Oh, hello ITV, have you forgotten something? What!? You never left? You’ve been hiding in a corner slowly multiplying like some kind of fungal attack? Oh, well, maybe it’s time we had a talk…
It has occurred to me before that my television watching – and therefore writing – is extremely BBC/C4-centric; indeed I would imagine that for People Like Me the situation would be much the same (forgive the Daily Mailishness of assuming that large groups of people think the same way I do…). I even know of the odd person who wasn’t allowed to watch ITV as a kid as a result of parental fears that it would expedite the onset of idiocy.
One assumes, as has been said in more than one quarter, that it is Cowell that keeps the operation afloat, presumably with the help of Corrie. It fills me with horror sometimes that these brutal brain melting soaps still pull in the immense viewing figures they do. But I suppose ‘still’ speaks of the essential nature of the soap, which must be ever-present and unchanging, a televisual relic of the past; both personally and politically. This is why the big guns form such an unbreakable cartel. A new soap has the potential to cause the same icy shock as being thrown into a room full of people who all know each other but who you have never clapped eyes on before.
So, how do we get a new soap out there; one that will bring the folk back to ITV? Simple my friends: a twice weekly reality soap, innit. Now, I wouldn’t have heard of The Only Way Is Essex (ITV2) were it not for a Facebook rant from one of my old university housemates. An Essex girl herself, she was distinctly unimpressed by the characters chosen to represent her home county. Now, on seeing this I did the reasonable thing and tracked it down on ITV Player, where it was sitting pretty at the peak of the ‘Most Watched’ chart – obviously I’m not the first person whose interest has been piqued by a rant (or laughter). It had already pulled in some pretty impressive figures for ITV2 (which is apparently ITV’s BBC3 – I had no idea the ITV channels actually had target demographics!) during its initial airing, and one imagines the ripple of hype will pull in more punters for the next of the shows.
So, was my former housemate right to be incensed? Well, in a word, yes. If someone did this to the best county (Derbyshire – but only when you don’t actually live there…) I would be pretty miffed. But then again, not many counties have the reputation that Essex has. It is unique in its potential for stereotypes dressed in clichés with an infusion of typecasting like these guys (they’re supposedly real – but more on this shortly). One of the best moments of Only Way actually comes when two ladies are talking about the presence of ‘Essex girl’ in the dictionary – the response to which might be one of the funniest (albeit unintentionally so) things I’ve heard this year.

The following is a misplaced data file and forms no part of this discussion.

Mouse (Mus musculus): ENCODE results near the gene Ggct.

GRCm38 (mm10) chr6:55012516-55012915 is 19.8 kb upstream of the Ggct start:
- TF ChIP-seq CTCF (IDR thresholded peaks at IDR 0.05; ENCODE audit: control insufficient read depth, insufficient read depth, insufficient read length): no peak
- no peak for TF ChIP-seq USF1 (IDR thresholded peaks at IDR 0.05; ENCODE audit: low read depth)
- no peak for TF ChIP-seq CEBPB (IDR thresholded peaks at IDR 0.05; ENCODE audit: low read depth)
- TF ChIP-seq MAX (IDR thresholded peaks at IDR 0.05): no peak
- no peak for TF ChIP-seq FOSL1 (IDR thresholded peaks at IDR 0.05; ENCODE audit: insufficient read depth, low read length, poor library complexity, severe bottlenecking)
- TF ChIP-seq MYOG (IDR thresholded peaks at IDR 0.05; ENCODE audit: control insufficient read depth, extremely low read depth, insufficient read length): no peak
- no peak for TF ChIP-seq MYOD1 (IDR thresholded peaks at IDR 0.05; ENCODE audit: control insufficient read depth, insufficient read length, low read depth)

But I can see you’re looking at me like I need to explain ‘reality soap’ (maybe not, but pipe down). Well, I’ll avoid the massive sermon I delivered last time I was in these parts, except to say that the ‘reality’ part of reality TV has always been something of a misnomer, in that what is presented to us bears little or no resemblance to reality. The soap’s raison d’être is of course to create a fictional reality with which we can identify – a microcosm of life. The idea behind the show in question then, is to create a soap that is actually real – and therefore will also be a real reality show – by simply filming the transpirations amongst a group of people who know each other.
But if this is real why are we warned at the start that despite the events being real some are staged? Why does the opening scene seem so wooden, akin to people with no training trying to act (or Hollyoaks, complete with the requisite non-diegetic music)? What sort of bloody nightclub is so quiet that you can hear every word that everyone says? This isn’t just The Hills – complete with boob jobs et al – all over again is it? We are pulled yet further away from reality by this choice of characters – who, I am assured (and convinced), are not typical of the East Saxon kingdom. This lot display all the signs of a Big-Brother-esque detachment from the real world, chosen not for their typicality, but for the reactions they might elicit. Indeed, the heavily-edited style that forms a sort of highlight reel of the day (complete with a split screen phone conversation), peppered with tedious and bitchy conversation, bears more than a passing resemblance to that behemoth of the reality television world. I think they’re going to go for some Seven Days type viewer input too, so we’ll see what impact that has on ‘reality’.
I’m not going to lie though, The Only Way is Essex is hella funny, and therefore a pretty satisfying watch. You’ll find it hard to believe such a seemingly large group of people can all be so shallow, stupid, and openly sleazy in each other’s faces (Harrumph!), all whilst displaying the most horrendous taste imaginable (£750 for a blazer with leather sleeves…questionable). My goodness, Vajazzles (look it up), über-macho peacocks and ill advised tattoos – you will either weep with laughter or curl up in a corner and vomit on yourself whilst weeping. The thing is, it’s fair enough, if a little cruel, cherry-picking these guys if they’re going to be this ridiculous (the whole idea of actually putting the real lives of those vain enough to agree to it on screen is a bit exploitative really), but how much of this is staged? I need to know! Despite the fell implications for the human race, I dearly hope this shit is real. I need to know that I’m laughing at other people and not at intentionally malicious scripting. Because that’s the point really, isn’t it?